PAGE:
The GAN is composed of two parts: the generator and the discriminator. The generator generates new instances of data. The discriminator evaluates the authenticity of the generated data. At the beginning of the training the generator will not produce good images, but the discriminator will give feedback to the generator and it will improve. In order to be able to evaluate the authenticity of the generated data, the discriminator is trained on real data. Then, the discriminator receives the image from the generator, and it assigns a probability of the generated image being real. Basically, the discriminator is a standard CNN used for classification, it checks if the generated data falls into the real or fake category. The way the generator works is opposite to the discriminator. The discriminator downsamples the image in order to obtain that probability, meanwhile, the generator takes its input and upsamples it as much as possible to become a good enough piece of data. Both networks try to optimize their specific loss function. During the training process, both networks change and influence one another. Hence the name “Adversarial”, the networks compete in fooling each other. The final goal is to make a generator good enough to approximate its generated distribution to the distribution of the real images. The original paper shows results for the MNIST dataset [2] and CIFAR-10 [3], both of which consist of simple images. MNIST is a dataset that contains 60,000 small images with handwritten digits. The size of each image is 28 × 28 pixels, the digit itself is white and the background is black. Since the image is so small and contains only two colors, the researchers of the paper [1] used noise as input for the generator Network. Using random noise as input for the generator of a GAN is a common way to generate data. However, depending on the complexity and specificity of more advanced tasks, a more sophisticated approach may be necessary [1].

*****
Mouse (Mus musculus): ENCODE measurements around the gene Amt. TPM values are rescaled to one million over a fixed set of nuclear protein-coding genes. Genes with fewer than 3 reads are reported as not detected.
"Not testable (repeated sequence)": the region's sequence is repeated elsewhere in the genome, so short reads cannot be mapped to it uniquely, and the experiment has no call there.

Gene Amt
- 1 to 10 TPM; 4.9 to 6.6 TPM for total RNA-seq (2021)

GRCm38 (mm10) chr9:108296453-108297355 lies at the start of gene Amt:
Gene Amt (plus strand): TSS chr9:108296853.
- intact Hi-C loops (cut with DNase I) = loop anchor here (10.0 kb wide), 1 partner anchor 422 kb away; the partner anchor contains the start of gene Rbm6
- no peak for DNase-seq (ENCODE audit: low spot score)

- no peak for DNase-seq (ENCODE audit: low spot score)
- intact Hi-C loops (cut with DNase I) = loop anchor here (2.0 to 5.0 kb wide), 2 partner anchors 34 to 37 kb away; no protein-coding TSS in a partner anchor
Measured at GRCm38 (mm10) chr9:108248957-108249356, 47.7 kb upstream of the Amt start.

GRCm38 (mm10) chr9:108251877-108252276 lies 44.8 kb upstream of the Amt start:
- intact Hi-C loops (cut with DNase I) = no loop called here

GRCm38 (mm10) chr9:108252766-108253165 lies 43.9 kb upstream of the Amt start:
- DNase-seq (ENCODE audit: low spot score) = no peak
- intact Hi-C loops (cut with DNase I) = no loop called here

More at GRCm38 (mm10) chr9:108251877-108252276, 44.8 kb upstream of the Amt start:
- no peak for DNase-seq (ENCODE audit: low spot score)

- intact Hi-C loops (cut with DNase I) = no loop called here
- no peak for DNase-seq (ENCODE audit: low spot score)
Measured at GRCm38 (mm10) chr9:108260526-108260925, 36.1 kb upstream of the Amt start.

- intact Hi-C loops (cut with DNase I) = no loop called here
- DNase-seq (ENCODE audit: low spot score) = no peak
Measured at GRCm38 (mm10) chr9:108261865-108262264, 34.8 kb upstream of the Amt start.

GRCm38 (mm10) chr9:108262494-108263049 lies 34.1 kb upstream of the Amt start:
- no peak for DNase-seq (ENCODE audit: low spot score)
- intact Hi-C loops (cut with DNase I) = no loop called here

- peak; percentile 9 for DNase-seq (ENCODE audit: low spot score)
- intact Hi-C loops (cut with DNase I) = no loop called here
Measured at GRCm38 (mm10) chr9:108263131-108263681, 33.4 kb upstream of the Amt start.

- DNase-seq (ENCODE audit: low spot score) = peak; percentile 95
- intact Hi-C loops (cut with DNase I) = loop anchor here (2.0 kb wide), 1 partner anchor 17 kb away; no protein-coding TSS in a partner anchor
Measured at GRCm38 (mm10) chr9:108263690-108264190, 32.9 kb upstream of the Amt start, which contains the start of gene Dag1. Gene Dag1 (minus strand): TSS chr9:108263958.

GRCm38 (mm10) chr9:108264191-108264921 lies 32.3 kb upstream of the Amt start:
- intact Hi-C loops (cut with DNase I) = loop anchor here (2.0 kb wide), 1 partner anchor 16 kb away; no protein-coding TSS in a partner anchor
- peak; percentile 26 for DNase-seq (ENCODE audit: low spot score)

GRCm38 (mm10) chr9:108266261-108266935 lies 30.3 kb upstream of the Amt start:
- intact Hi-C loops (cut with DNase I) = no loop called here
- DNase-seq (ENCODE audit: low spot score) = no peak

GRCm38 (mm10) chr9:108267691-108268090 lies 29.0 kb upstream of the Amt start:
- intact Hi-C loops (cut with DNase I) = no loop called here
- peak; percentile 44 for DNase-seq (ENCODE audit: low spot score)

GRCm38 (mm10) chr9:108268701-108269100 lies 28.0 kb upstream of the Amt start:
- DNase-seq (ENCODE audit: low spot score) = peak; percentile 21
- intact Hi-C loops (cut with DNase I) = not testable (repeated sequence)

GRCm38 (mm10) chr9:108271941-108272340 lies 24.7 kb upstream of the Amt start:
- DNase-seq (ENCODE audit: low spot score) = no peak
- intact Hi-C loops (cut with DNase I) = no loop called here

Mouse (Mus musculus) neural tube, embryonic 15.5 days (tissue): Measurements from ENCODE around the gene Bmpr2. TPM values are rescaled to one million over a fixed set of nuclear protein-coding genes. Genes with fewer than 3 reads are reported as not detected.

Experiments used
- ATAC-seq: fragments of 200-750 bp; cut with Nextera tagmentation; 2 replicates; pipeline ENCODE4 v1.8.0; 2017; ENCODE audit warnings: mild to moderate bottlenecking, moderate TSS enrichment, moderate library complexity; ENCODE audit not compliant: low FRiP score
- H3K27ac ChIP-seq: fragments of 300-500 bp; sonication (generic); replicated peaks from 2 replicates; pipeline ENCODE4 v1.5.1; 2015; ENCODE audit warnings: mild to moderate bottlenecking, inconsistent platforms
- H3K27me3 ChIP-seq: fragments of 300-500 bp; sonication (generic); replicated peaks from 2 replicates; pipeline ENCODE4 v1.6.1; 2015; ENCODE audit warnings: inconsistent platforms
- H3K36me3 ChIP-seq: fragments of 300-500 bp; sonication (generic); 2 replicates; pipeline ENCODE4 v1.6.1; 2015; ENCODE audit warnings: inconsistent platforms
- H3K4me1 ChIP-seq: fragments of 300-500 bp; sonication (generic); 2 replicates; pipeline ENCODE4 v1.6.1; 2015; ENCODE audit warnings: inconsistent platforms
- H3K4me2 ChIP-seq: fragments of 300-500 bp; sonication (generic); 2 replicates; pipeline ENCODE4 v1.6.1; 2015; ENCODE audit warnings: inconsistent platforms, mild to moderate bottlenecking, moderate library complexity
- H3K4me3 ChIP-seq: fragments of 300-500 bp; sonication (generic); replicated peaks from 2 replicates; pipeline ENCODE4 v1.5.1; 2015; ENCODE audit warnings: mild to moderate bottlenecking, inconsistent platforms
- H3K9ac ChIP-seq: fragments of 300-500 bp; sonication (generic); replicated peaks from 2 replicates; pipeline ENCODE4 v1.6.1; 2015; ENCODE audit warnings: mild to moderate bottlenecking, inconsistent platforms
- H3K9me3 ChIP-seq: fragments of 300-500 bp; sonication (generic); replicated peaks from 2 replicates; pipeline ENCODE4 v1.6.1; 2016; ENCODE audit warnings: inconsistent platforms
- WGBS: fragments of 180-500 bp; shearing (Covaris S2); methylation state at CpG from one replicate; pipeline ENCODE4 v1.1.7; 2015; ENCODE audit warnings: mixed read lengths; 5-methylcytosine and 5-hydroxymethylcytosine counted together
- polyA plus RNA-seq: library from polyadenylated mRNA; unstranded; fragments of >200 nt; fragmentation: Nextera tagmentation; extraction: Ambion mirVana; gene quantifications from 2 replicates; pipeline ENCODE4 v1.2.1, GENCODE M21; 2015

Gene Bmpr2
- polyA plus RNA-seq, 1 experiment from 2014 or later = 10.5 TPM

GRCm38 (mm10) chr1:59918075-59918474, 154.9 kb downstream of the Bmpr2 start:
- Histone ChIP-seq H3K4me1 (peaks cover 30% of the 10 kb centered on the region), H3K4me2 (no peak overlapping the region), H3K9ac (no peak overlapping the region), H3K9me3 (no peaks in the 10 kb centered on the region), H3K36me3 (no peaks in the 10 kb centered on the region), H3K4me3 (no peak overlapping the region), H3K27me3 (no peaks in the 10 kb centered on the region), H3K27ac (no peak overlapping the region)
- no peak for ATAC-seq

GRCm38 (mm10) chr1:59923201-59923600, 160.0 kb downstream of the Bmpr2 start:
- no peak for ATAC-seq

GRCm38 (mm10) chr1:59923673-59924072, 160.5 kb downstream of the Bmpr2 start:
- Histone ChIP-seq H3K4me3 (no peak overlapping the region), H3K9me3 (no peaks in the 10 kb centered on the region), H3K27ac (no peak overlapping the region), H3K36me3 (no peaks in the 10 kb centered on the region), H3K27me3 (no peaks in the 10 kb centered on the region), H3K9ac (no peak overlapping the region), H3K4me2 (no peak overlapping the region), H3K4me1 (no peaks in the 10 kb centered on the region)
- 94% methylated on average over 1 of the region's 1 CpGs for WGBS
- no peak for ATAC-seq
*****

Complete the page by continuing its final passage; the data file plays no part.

For some scenarios, using random noise can be sufficient. The GAN Generator will take this noise and generate corresponding synthetic data. However, there are situations where it is necessary to provide more meaningful or structured inputs to the generator. For example, when generating realistic images, adding random noise can lead to inconsistent or blurry results. Instead, it may be beneficial to provide the generator with a latent vector.